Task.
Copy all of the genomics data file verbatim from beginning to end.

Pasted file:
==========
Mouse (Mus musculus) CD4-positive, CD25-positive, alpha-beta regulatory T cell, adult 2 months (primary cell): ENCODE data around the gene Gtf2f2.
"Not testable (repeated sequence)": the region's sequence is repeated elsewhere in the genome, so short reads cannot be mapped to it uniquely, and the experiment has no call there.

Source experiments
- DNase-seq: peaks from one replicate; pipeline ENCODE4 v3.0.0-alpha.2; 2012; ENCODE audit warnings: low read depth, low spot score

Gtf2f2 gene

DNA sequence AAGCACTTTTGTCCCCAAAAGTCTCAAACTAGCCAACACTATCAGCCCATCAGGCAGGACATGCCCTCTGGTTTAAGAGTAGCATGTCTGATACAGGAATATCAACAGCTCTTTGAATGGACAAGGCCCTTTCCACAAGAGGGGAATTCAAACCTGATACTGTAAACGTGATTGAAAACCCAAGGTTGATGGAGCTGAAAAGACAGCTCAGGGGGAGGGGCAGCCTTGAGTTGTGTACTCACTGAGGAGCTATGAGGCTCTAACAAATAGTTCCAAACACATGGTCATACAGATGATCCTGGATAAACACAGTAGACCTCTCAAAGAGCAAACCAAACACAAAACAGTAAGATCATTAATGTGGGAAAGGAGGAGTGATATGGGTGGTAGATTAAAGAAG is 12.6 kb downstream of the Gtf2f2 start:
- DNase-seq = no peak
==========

Mouse (Mus musculus) CD4-positive, CD25-positive, alpha-beta regulatory T cell, adult 2 months (primary cell): ENCODE data around the gene Gtf2f2.
"Not testable (repeated sequence)": the region's sequence is repeated elsewhere in the genome, so short reads cannot be mapped to it uniquely, and the experiment has no call there.

Source experiments
- DNase-seq: peaks from one replicate; pipeline ENCODE4 v3.0.0-alpha.2; 2012; ENCODE audit warnings: low read depth, low spot score

Gtf2f2 gene

DNA sequence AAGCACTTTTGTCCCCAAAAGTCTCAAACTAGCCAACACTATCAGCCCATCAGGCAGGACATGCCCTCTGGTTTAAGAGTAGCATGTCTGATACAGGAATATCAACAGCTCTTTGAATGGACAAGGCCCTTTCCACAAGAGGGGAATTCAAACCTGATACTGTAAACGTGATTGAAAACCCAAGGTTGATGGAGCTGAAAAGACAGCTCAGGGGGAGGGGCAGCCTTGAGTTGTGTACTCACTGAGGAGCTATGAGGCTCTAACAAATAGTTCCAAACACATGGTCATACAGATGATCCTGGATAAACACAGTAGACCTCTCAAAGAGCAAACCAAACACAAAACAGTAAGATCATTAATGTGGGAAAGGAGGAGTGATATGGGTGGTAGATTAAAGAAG is 12.6 kb downstream of the Gtf2f2 start:
- DNase-seq = no peak